Emergency Escape Lighting Design, installation and Inspection in Scotland

Periodic testing of emergency lighting systems is essential to meet the regulations for safety. RB Grant test , design, service and install emergency Lighting throughout Scotland. We are fully qualified emergency escape lighting designers provide systems using both over door and over head luminaries. Many of our system are aesthetically pleasing and can incorporate a range of decorative luminaries. Below you will find some useful information on the requirements of emergency lighting

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Hard Wiring Tests

In accordance with the requirements of BS 5266, emergency lighting systems should be periodically tested and inspected to ensure that all luminaries (including signage) function and are positioned correctly. Emergency exit signs must be provided and illuminated.

R.B. Grant offer a comprehensive testing and assessment service to include the following:

Emergency / Escape Lighting is lighting provided for use when the main lighting fails for whatever reason. It must:

  1. Indicate clearly and unambiguously the escape routes
  2. Illuminate the escape routes to allow safe movement towards and out of the exits
  3. Ensure the fire alarm call points and fire equipment provided along the escape route can be easily located
 

Escape Lighting Requirements

BS 5266, like most British Standards, is not a legal requirement. However, it can acquire legal status by being adopted as part of the bye-laws. Although most enforcing authorities quote BS 5266, many modify the conditions e.g. they may insist on a higher luminance. In addition to this legal requirement, many organisations have their own more onerous standards.

Therefore, the designer must thoroughly investigate the standards that apply to the building.

Marking the Route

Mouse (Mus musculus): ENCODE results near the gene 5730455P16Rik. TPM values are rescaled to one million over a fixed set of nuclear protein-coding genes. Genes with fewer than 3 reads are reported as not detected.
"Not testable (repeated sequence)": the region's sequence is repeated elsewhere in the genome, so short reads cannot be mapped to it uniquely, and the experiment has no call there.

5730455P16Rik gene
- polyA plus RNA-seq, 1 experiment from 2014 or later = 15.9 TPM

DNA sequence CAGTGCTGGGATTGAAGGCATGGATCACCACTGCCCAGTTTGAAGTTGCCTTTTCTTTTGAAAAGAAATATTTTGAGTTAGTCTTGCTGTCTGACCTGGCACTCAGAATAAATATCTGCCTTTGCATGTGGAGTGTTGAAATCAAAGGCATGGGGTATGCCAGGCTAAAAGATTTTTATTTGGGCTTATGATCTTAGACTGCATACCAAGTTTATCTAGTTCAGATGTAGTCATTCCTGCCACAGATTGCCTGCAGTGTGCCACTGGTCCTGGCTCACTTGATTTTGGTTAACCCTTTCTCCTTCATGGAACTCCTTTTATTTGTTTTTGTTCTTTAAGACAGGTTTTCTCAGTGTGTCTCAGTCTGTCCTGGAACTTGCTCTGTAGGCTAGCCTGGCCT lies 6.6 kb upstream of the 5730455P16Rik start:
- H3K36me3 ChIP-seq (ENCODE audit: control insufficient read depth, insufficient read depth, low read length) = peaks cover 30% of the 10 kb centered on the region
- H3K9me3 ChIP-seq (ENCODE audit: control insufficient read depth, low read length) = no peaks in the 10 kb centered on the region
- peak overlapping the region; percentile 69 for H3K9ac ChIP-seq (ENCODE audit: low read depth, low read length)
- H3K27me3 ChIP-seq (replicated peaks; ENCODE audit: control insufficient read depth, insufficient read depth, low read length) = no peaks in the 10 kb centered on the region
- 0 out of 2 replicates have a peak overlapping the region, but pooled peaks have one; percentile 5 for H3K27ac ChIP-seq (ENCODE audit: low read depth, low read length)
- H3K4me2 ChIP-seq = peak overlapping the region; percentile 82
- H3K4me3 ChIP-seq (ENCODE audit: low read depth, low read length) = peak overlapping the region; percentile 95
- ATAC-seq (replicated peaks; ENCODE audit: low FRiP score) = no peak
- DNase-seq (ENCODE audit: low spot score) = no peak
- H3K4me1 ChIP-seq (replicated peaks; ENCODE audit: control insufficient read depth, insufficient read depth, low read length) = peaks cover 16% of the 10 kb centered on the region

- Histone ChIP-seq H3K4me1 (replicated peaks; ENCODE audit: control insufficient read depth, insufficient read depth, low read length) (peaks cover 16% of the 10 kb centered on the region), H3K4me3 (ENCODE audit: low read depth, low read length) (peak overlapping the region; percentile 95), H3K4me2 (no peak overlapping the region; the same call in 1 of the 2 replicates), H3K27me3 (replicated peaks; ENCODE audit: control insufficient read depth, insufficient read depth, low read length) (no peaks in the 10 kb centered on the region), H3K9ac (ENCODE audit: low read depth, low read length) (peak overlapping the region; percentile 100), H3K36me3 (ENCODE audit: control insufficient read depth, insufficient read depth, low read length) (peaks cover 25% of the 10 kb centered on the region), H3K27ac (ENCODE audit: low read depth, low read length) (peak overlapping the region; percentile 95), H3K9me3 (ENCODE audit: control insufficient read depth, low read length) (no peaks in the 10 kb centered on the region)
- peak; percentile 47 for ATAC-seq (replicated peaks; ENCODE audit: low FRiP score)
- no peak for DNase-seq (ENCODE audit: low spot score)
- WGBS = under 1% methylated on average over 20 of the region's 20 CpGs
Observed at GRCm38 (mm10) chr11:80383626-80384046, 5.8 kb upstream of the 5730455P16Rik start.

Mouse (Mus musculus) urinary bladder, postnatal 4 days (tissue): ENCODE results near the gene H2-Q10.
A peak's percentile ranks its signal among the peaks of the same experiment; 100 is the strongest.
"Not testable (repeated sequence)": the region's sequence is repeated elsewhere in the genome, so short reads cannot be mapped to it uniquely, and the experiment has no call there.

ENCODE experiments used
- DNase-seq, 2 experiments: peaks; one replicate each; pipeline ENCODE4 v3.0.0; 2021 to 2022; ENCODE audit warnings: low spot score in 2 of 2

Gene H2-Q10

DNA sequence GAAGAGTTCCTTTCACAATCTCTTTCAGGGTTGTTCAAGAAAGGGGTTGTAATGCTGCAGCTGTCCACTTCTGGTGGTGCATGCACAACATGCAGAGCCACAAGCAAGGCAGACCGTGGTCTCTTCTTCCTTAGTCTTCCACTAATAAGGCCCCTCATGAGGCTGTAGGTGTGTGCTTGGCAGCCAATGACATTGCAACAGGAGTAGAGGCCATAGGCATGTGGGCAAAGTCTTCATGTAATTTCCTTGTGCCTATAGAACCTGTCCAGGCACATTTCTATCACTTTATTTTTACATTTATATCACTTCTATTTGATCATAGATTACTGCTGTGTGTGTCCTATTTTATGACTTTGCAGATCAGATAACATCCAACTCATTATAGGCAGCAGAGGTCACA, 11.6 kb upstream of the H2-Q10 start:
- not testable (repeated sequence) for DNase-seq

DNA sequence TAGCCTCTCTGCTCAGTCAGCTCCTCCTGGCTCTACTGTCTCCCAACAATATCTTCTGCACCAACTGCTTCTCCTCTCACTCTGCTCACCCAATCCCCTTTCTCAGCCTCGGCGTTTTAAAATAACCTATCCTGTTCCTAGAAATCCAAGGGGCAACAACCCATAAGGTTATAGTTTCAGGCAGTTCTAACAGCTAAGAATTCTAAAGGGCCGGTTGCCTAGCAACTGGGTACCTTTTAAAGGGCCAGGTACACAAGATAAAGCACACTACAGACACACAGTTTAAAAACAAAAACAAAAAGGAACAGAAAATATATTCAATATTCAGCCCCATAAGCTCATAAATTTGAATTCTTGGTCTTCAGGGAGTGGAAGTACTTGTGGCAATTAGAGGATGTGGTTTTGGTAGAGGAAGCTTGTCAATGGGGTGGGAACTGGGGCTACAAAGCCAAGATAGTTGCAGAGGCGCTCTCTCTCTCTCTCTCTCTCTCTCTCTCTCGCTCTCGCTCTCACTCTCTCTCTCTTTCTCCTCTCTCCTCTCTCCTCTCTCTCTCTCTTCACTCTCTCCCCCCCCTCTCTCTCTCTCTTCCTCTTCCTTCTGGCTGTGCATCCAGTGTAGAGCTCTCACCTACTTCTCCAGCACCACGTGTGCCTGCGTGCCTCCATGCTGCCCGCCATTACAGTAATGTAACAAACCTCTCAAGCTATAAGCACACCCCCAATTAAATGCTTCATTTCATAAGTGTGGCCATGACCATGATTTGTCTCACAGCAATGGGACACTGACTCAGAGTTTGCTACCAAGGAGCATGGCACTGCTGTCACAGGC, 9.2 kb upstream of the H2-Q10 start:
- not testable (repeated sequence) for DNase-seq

Emergency exit lightingAll exits and emergency exits must have exit or emergency exit signs. Where direct sight of an exit is not possible, or there could be some doubt as to the direction, then direction signs with an appropriate running man pictogram and the words exit or emergency exit are required. There are a variety of emergency exit signs from standalone, backlight illuminated or LED illuminated.

The idea is to direct someone who is unfamiliar with the building to the exit. All of these signs must be illuminated at all reasonable times so that they are legible.

Illuminating the Route

Exit signs need to conform to new EU regulations.

Emergency lighting should be periodically checked to ensure compliance and satisfy safety and insurance policies.

The minimum illuminance along the centre line of a clearly defined escape route should be 1 Lux. The emergency lighting must reach its required illuminance 5 seconds after failure of the main lighting system. If the occupants are familiar with the building, this time can be increased to 15 seconds at the discretion of the enforcing authority.

Exits and Changes of Direction

Emergency lightingLuminaires should be located near each exit door and emergency exit door and at points where it is necessary to emphasise the position of potential hazards, such as changes of direction, staircases, changes of floor level and so on.

Fire Equipment

Fire fighting equipment and fire alarm call points along the escape route must be adequately illuminated at all reasonable times.

Door Closers

Door closers are required to alleviate the spread of fires in large corridors and specific areas forming part of the escape route.

Large Open Areas

Offices, supermarkets, dining halls, churches, conference rooms, laboratories, multi-purpose rooms – these places will not have defined routes and the layout of furnishings may change from time to time. The average horizontal luminance over the whole area on the unobstructed floor should not be less than 1 lux.

Special Areas

Emergency lighting luminaries are required in all control rooms and plant rooms. In toilets of over 8 sq. metres gross, emergency lighting should be installed to provide a minimum of 1 lux.

High Risk Areas

Areas containing rotating machinery, etc. In these areas, emergency lighting should be provided at 10% of the normal luminance level or 15 lux, whichever is the greater.

Exit Signs

BS 5266 specifies the use of the plain EXIT legend, however, European legislation now calls for ‘running man’ pictograms. During the transitional period, up to Jan 1996, there was no requirement for the UK to change all installed exit boxes, however any additionally required exit signs within the same building must be of the same format. After this date the running man pictogram is now mandatory, with the requirement of a global change in all buildings.

Our emergency lighting lighting installations have been carried out for Fife Council, West Lothian Council, Angus Council, Diageo, Royal and Ancient Golf Club.

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